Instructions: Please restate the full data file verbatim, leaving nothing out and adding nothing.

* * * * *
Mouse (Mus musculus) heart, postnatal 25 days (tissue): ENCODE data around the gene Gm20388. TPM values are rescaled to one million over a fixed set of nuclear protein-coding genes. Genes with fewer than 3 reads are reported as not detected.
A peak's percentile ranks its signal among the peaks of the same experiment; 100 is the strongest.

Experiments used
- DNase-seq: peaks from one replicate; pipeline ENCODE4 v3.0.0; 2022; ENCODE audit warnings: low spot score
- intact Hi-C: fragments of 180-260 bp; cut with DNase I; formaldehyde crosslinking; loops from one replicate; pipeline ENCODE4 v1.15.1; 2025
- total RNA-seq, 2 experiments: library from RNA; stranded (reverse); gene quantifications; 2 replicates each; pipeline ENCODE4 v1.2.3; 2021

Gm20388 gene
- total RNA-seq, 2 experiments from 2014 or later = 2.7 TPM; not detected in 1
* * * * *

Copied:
Mouse (Mus musculus) heart, postnatal 25 days (tissue): ENCODE data around the gene Gm20388. TPM values are rescaled to one million over a fixed set of nuclear protein-coding genes. Genes with fewer than 3 reads are reported as not detected.
A peak's percentile ranks its signal among the peaks of the same experiment; 100 is the strongest.

Experiments used
- DNase-seq: peaks from one replicate; pipeline ENCODE4 v3.0.0; 2022; ENCODE audit warnings: low spot score
- intact Hi-C: fragments of 180-260 bp; cut with DNase I; formaldehyde crosslinking; loops from one replicate; pipeline ENCODE4 v1.15.1; 2025
- total RNA-seq, 2 experiments: library from RNA; stranded (reverse); gene quantifications; 2 replicates each; pipeline ENCODE4 v1.2.3; 2021

Gm20388 gene
- total RNA-seq, 2 experiments from 2014 or later = 2.7 TPM; not detected in 1